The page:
Thursday, February 26th2.2°C
25154
24506

Good fix for Netflix

Netflix has re-emerged as a stock-market star after a fourth-quarter performance that demonstrated its success in broadening the appeal of its Internet video service despite stiffer competition.

The results announced Wednesday served as a resounding endorsement of Netflix Inc. CEO Reed Hastings, who has been spending heavily to license more compelling movies and TV shows in hopes of warding off intensifying competitive threats. Companies such as Amazon.com Inc. and Coinstar Inc.'s Redbox have expanded into streaming video to Internet-connected devices to compete with Netflix.

Hastings' strategy has been met with widespread skepticism, but it paid off during the final three months of last year.

Netflix gained 2 million video-streaming subscribers in the U.S. during the quarter, propelling the company to a profit during a period that was supposed to produce a loss. In a letter to investors, Hastings credited the gains to people's interest in watching a wide range of entertainment on the tablet computers and Internet-connected TVs that they got as holiday gifts.

"As the sales of tablets go, apparently so go the fortunes of Netflix," Wedbush Securities analyst Michael Pachter said.

Investors were euphoric. Netflix's volatile stock soared $36.24, or more than 35 per cent, to $139.50 in extended trading after the numbers came out. If the rally carries over into Thursday's regular trading, Netflix's stock would hit a new 52-week high. It would also mark a nearly 80 per cent increase since the company's early December announcement of a licensing deal with The Walt Disney Co. for exclusive streaming rights to new movies beginning in 2016.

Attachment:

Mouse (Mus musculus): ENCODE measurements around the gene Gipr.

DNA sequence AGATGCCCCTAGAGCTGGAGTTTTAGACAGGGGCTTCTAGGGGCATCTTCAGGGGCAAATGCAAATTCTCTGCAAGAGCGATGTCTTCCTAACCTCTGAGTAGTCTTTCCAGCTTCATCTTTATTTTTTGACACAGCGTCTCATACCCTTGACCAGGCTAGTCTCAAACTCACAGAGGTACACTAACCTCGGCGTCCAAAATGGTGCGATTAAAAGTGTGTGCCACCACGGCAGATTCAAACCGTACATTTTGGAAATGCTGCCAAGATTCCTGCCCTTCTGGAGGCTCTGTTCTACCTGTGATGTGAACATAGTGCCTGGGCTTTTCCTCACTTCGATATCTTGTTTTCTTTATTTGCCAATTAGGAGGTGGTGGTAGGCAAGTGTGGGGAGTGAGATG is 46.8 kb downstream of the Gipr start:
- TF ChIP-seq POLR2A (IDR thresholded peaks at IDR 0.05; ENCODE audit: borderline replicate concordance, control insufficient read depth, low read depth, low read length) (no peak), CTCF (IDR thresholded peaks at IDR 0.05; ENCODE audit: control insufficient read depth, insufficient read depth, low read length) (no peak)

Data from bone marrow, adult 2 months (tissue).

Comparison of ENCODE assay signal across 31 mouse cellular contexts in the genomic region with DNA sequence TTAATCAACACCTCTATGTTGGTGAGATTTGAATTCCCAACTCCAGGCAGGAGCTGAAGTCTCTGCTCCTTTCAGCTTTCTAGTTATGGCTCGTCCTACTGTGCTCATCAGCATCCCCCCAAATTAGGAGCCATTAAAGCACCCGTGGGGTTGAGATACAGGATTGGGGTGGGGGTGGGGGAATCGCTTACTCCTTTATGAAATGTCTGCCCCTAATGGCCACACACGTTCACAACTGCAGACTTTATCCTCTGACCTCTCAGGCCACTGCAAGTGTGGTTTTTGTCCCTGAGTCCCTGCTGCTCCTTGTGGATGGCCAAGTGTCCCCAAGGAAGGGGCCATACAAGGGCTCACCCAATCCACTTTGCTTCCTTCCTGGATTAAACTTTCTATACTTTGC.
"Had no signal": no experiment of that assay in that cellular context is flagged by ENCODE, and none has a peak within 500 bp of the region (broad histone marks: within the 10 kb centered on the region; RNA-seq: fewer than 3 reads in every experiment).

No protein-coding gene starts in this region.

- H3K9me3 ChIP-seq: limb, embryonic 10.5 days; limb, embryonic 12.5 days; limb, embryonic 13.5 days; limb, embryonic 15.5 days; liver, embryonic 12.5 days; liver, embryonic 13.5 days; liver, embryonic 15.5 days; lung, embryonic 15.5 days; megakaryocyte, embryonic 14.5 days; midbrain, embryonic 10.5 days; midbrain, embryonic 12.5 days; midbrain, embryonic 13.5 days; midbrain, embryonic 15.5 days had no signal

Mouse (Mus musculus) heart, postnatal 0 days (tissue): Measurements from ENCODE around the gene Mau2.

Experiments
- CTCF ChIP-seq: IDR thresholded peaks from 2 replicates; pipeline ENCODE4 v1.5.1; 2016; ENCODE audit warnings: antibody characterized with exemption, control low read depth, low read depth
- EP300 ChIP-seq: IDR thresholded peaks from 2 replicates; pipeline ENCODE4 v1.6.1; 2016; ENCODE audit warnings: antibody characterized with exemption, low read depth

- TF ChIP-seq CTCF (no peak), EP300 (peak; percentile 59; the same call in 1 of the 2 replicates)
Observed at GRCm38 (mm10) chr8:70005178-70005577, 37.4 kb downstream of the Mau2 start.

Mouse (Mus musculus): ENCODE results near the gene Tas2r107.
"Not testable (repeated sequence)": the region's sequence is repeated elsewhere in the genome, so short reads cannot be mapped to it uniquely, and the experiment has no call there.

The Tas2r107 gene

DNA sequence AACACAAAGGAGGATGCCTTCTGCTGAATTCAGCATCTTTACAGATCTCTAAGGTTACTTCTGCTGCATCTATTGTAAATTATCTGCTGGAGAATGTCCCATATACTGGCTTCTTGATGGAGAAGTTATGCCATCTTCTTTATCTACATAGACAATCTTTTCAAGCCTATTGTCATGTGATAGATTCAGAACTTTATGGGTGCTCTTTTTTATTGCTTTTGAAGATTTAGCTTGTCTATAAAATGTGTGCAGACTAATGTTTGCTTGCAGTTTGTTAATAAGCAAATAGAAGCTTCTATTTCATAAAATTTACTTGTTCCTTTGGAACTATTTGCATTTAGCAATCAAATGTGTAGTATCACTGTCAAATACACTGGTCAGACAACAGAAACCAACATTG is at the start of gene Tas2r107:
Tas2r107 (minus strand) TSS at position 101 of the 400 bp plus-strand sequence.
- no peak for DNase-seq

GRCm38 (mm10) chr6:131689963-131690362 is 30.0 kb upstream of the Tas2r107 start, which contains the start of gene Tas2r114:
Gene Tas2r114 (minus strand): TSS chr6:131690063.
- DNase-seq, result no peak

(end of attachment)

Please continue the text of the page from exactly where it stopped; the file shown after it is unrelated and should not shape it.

The upturn in Netflix's stock has been a boon for billionaire investor Carl Icahn, who began accumulating a 10 per cent stake in the company in early September when the stock was trading below $55.

Despite the recent rebound, Netflix's stock remains well below its peak price of nearly $305 reached in July 2011. That was around the same time the company outraged subscribers with a change that increased prices by as much as 60 per cent for those who wanted to stream video and still rent DVDs through the mail. Hastings has been scrambling to make amends since the backlash triggered mass cancellations.

"There is still an echo and a bruise," Hastings told analyst during a Wednesday conference call. "We are still extremely thoughtful and careful about what we are trying to do. It wouldn't take much for the issue to flare up again or for us to lose trust. You might say we are on probation at this point, so we are out of jail."

The fourth-quarter surge in new customers left Netflix with 27.1 million U.S. subscribers to its streaming service, which costs $8 per month.

The Canadian Press
How does this story make you feel? (69 total votes)
Castanet MoodMeter
Amused
5.8%
Annoyed
4.3%
Happy
79.7%
Sad
2.9%
Disappointed
2.9%
Relieved
4.3%


Read more Business News




Recent Trending




Today's Market
S&P TSX15241.16+12.59
S&P CDNX700.93+1.44
DJIA18214.42-10.15
Nasdaq4987.89+20.753
S&P 5002110.74-3.12
CDN Dollar0.8009+0.0018
Gold1203.00+6.10
Oil51.08+0.69
Lumber296.80+1.30
Natural Gas2.895-0.007

 
Okanagan Companies
Pacific Safety0.115-0.005
Knighthawk0.010.00
QHR Technologies Inc1.58+0.02
Cantex0.035-0.005
Anavex Life Sciences0.19+0.001
Metalex Ventures0.04+0.005
Russel Metals25.68+0.37
Copper Mountain Mining1.26+0.03
Colorado Resources0.15+0.015
ReliaBrand Inc0.0087+0.0017
Sunrise Resources Ltd0.05+0.015
Mission Ready Services0.21-0.015

 



23015

FEATURED Property
21933942370 Tallus Ridge Drive
10093033 bedrooms
$819,000
more details
image2image2image2
Click here to feature your property
Please wait... loading


Creating your retirement vision

A vision means different things to different people. To the head of a large corporation, it’s the ability to chart a course that will deliver success (think Steve Jobs and Apple), to a shaman, i...


It's OK to say 'I'm sorry'

Photo: ContributedStand-up comedians and sitcoms have been making fun of Canadians for being polite as long as I can remember. Being known for our niceness is certainly not a bad thing and I wish more...


Are you asking the right questions?

Have you ever had this happen to you? You are in the middle of your second or third good discussion with a prospect and everything seems to be going great. The prospect seems engaged and happy to work...

_








Member of BC Press Council


24850